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Our Favorite SFF Short Story Collections

Some of the best science fiction is, and has always been, told in short form. Magazines in the early 20th century brought science fiction into mainstream consciousness, and collections like I, Robot and The Martian Chronicles defined the genre. Today’s short fiction writers are no less revolutionary and take advantage of this format to explore a wide range of voices in their protagonists, playing with the possibilities of story-telling. We’ve collected some of the our favorite stunning sci-fi collections here. Let us know what you would add in the comments.

By Julia Bergen


Poster Placeholder of - 93To Hold Up the Sky by Cixin Liu

From the author of the Remembrance of Earth’s Past series (if you haven’t read it, get on that before the Netflix series comes out), this collection spans his writing career. It’s a great range of work, playing with form, space, and time. Cixin Liu is truly a master story teller, and even readers who aren’t hardcore SF readers will be enthralled. I dare you not to cry while reading The Village Teacher. I dare you.

Image Placeholder of - 87How Long ‘Til Black Future Month? by N. K. Jemisin

This doesn’t just have one of the best names in science fiction and fantasy collections, it also has some of the best stories. Featuring both fantasy and science fiction, this collection delves into a wide range of subgenres including Afrofuturism, alternate history, and climate fiction. There’s a reason why N. K. Jemisin is the first author to win the Hugo Award for Best Novel three times in a row, and her short fiction is just as strong as her novels.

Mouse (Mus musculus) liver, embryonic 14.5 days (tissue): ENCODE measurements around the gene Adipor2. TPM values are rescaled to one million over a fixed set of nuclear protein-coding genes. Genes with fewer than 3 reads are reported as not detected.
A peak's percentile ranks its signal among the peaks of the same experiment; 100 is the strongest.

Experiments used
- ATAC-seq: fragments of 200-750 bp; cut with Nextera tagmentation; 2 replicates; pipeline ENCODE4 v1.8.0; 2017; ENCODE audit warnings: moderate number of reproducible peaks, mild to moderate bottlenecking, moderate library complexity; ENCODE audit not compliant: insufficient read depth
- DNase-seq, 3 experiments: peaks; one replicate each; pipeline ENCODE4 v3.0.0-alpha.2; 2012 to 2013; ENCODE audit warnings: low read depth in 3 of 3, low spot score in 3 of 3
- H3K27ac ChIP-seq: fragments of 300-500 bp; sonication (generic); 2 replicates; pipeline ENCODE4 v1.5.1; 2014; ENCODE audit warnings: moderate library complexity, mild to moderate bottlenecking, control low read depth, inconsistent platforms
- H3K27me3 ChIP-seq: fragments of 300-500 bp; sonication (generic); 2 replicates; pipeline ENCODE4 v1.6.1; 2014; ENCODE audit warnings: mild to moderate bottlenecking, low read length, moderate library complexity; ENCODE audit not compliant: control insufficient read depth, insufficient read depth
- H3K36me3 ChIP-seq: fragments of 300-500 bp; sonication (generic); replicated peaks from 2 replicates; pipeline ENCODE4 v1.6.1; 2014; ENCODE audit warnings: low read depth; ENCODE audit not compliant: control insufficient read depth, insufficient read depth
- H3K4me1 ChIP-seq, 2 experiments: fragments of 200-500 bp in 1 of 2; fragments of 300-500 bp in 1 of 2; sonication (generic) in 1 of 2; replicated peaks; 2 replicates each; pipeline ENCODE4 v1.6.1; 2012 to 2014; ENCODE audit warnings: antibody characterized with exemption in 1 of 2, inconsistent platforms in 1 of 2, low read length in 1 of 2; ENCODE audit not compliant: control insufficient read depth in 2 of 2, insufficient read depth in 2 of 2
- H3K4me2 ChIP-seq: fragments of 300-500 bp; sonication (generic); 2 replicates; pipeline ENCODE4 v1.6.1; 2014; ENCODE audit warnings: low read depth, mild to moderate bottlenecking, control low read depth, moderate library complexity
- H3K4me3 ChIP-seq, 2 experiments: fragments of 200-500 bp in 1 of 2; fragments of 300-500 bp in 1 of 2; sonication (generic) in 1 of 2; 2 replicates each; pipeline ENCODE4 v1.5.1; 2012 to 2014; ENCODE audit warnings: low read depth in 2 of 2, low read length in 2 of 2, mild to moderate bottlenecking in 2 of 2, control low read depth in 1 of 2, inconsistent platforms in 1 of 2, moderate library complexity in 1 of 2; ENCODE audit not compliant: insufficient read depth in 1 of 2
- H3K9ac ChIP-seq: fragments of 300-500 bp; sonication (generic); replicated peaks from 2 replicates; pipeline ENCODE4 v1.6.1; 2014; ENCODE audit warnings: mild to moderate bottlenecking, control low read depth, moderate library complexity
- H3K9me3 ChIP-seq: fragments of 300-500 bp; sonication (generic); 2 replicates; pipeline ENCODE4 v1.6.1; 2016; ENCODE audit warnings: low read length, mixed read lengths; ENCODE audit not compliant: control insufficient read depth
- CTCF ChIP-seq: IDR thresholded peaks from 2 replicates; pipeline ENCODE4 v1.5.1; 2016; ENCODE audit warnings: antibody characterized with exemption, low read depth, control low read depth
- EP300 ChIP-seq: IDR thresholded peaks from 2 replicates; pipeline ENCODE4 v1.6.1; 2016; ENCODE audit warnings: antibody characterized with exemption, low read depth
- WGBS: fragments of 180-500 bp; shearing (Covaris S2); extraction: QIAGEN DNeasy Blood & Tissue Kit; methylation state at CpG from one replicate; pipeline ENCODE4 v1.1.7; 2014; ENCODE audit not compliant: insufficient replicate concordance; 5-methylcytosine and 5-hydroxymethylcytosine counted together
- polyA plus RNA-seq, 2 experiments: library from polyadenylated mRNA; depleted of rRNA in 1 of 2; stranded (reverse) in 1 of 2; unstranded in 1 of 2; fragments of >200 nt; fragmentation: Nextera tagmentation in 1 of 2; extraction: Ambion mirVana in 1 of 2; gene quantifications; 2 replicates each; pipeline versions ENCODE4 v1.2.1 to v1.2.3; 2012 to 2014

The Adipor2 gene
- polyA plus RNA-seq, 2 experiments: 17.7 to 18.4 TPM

Image Place holder  of - 80Radicalized by Cory Doctorow

Cory Doctorow is a master at imagining the horrifying implications of things like technology, security, and privacy, and his chilling imagination is on full display in this collection of four novellas taking place in eerily possible futures. Come for the speculative romp, stay because you literally cannot look away.

Place holder  of - 83Exhalation by Ted Chiang

Ted Chiang’s 1998 short story, Story of Your Life, was the basis of the 2016 Academy Award-nominated film Arrival, and his 21st century short fiction continues to question the role and future of humanity. He uses beloved science fiction concepts, like time travel and artificial intelligence, but approaches them from a deeply humanistic viewpoint and with a skill level in story-telling that few can match.

Placeholder of  -49Legion: The Many Lives of Stephen Leeds by Brandon Sanderson

Now this is a SF collection that’s just plain fun. Brandon Sanderson is known for fantasy novels you need two hands to lift, but he’s just as good at shorter science fiction. In this collection he takes advantage of his world-building and character creation abilities to constantly surprise the reader and draw us in to a world like our own, but different in ways that only Sanderson could imagine.

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5 Sci-Fi Novels for Fans of Hidden Figures

As SF/F nerds, we loved the math, science, diversity, and real-life space adventures in Hidden Figures. In fact, we were hungry for more. There are plenty of lists recommending more non-fiction titles similar to Margot Lee Shetterly’s masterpiece, but not many featuring fiction. So we rounded up 5 great science fiction novels sure to grab the imagination of everyone who loved the fiercely talented women of Hidden Figures.

The Calculating Stars by Mary Robinette Kowal